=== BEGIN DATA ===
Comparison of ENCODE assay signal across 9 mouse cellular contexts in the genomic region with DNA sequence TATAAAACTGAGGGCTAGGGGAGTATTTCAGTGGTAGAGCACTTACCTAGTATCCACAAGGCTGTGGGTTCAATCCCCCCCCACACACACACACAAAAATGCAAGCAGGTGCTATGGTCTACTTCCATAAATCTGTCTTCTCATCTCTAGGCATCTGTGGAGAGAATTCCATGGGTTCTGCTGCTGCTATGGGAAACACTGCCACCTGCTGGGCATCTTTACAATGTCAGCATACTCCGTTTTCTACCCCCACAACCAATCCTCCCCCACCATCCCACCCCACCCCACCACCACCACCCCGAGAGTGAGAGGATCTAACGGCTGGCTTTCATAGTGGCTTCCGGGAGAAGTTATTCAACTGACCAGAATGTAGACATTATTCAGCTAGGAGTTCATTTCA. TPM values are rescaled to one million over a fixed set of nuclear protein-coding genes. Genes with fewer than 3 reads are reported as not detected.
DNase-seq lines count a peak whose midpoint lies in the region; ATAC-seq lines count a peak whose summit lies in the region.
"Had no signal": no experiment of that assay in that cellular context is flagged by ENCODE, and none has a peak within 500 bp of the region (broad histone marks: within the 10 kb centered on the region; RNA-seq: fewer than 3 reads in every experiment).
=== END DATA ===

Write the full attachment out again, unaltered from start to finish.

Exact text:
Comparison of ENCODE assay signal across 9 mouse cellular contexts in the genomic region with DNA sequence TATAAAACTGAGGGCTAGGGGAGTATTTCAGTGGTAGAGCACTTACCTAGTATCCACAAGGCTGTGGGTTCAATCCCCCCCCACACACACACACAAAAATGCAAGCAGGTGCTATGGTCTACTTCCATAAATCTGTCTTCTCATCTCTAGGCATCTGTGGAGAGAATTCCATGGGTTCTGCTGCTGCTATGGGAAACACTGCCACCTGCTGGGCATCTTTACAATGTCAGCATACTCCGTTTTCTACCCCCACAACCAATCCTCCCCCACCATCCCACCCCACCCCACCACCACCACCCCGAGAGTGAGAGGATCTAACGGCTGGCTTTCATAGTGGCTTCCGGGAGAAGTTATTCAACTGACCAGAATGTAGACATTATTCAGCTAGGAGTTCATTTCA. TPM values are rescaled to one million over a fixed set of nuclear protein-coding genes. Genes with fewer than 3 reads are reported as not detected.
DNase-seq lines count a peak whose midpoint lies in the region; ATAC-seq lines count a peak whose summit lies in the region.
"Had no signal": no experiment of that assay in that cellular context is flagged by ENCODE, and none has a peak within 500 bp of the region (broad histone marks: within the 10 kb centered on the region; RNA-seq: fewer than 3 reads in every experiment).